As if that were not enough, it is also highly entertaining. After learning simple geography about the Roman empire in the first chapter, you immediately become acquainted with an endearing second-century family. Soon you are hooked and learning Latin naturally as the story unfolds.
A Dream Come True  Nov 23, 2007
My name is Matthew (the name above is my Mom's name), and I am a 16-year old homeschooled highschool student. I just recently started studying this curriculum, and am thrilled! Last year (my freshman year) I struggled through Henle Latin, a terrible curriculum, and had almost given up hope that Latin could ever be rewarding and enjoyable. Then a friend recommended Lingua Latina to my Mom, and we bought it immediately. The moment I opened the book, I knew it was perfect. Instead of bombarding students with conjugation after conjugation, declension after declension, word after word, and rule after rule, all Lingua Latina requires is that students read the fun and interesting stories that are so well presented in this book. Although this sounds too good to be true, it works! Through the use of detailed pictures and clever diagrams, the meaning of each sentence is made clear. Even if students are fuzzy about the translation of a word or phrase, Orberg repeats it plenty of times, so by the end of the chapter nothing is left unclear. The characters: Julius, his wife Aemilia, and their three children - Marcus, Quintus, and Julia (along with a multitude of servants!) The episodes in their lives are often witty and humorous, making the learning of new words and sentence structure easy and enjoyable. Lingua Latina has proved to me that the Latin Lanuage need not be boring and discouraging! I would highly recommend this curriculum!
Best Latin Primer?  Aug 24, 2007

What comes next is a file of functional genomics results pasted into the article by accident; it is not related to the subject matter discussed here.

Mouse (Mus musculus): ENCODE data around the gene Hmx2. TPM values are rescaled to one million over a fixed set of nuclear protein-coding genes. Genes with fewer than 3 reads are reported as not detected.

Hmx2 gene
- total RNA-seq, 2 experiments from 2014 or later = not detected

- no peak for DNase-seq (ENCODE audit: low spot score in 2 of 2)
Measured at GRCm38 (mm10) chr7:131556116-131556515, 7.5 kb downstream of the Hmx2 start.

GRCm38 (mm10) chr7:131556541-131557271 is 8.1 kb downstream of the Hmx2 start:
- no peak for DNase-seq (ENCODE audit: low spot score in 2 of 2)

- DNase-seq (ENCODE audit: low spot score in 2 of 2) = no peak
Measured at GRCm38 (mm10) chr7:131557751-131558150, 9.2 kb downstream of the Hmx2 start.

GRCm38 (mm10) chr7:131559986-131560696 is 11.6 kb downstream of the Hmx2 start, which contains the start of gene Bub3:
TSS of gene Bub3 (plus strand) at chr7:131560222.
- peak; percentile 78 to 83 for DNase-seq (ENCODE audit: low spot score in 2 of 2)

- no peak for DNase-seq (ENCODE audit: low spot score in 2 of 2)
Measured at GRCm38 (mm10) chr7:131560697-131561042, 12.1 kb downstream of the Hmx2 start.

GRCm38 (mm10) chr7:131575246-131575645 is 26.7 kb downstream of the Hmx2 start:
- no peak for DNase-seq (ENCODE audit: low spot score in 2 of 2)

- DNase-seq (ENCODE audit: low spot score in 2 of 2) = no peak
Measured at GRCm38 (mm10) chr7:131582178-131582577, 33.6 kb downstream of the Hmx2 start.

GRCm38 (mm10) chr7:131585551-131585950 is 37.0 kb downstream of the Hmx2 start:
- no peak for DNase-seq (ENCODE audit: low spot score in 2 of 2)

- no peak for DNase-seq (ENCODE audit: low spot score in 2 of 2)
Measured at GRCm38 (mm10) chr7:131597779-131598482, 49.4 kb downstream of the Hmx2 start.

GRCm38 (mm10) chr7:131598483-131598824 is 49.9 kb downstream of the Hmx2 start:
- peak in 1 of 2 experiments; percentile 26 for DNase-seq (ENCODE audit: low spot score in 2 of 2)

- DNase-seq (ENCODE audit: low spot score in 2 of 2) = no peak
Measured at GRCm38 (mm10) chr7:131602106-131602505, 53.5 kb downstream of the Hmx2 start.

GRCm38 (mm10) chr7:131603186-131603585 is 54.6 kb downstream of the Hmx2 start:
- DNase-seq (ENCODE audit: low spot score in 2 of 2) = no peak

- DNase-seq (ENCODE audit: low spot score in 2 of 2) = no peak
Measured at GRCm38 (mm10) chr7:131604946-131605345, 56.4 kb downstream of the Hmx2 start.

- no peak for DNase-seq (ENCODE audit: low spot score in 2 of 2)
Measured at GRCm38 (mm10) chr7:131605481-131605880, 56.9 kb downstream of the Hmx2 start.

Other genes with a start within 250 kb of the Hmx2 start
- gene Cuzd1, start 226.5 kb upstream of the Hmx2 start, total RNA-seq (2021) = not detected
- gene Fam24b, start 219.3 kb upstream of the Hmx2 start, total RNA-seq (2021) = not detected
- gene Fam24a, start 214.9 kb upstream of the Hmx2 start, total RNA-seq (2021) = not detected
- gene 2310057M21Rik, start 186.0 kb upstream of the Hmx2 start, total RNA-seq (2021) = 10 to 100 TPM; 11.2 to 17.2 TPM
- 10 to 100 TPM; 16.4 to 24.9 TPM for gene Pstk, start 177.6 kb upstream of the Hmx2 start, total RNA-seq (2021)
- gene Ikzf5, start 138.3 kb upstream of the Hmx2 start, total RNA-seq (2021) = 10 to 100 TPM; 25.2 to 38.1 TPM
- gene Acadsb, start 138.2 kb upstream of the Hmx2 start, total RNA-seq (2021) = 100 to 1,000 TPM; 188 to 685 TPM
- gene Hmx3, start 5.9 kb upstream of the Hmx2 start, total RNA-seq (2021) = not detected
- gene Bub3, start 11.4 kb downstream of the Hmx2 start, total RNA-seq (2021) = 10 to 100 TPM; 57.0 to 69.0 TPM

Of the ten to fifteen series of Latin Primers I've looked at and taught from, this is the best. The next best is probably Oxford or Cambridge. The problem with Henle and Wheelock is that although one can thoroughly understand grammar, one does not acquire the idiom. I mean idiom as Cardinal Newman in Elementary Education (in Idea of University) describes it. Oerberg best gives you a knack for "how the Latin sentence is thought" or put together (not merely idiomatic expression). It is harder to teach, but much more enjoyable. My students love learning. It also has rave reviews from teachers at the publishers' forum for Oerberg. There is also a brand new companion book that is supplement to the grammar.

It is a "natural" approach. Everything is in Latin. My students learn to recite the Latin in 2 months of 6th grade, and learn about 4 times the vocabulary without ever using a dictionary (and I only give them a few difficult words, in particular some prepositions and conjunctions).

It is difficult on your own I imagine, but there are additional resources. It's by far the best approach, the closest to actually acquiring the language by immersion. Suitable for adults and used in colleges. (Oerberg has a very subtle and also not so subtle humor, making it suitable for all ages.)I studied Latin formally for ten years and never acquired a knack for the idiom. Teaching from Oerberg has actually improved my Latin. It is, I think, an answer to Dorothy Sayers who said her biggest complaint was that after 20 years of study, she never really acquired Latin -- she started when seven.

Vive, Hans! He's done a great service for Latin pedagogy. It's really a brilliant little work as are the best Latin text books -- the difference is, this works. Latin is the toughest elementary "subject" there is -- I've taught almost all of them including AP Calc. It's also the most beneficial. I'm grateful to the Oerberg for having made it a little easier.

FINALLY, if I haven't yet convinced you, I suggest that you get it as a supplemental reader. Just read it in the Latin and try not to translate. Read and reread until you master the first book. It will help all future Latin reading. (BTW the second book is helpful too, and Hans is attempting to make an intro. to the Aeneid.)
Pretty Good!   May 3, 2007
I take latin, and this is the book we use. I think it is VERY well writen, (all in latin) and very easy to use. I would, though not recomend it as a begining latin book, but as a second year latin course. The many pictures make it fun, and it is exciting to read about the roman family; Mother, Aemilia, Father, Julius, and the three children, Marcus, Quintus and Juila, (who is my favorite!) The story's are progressive, starting with simple introductions to the geography of Italy, then meeting the family, then moving on the more complicated things like runaway slaves. All in all, this is a very well written textbook!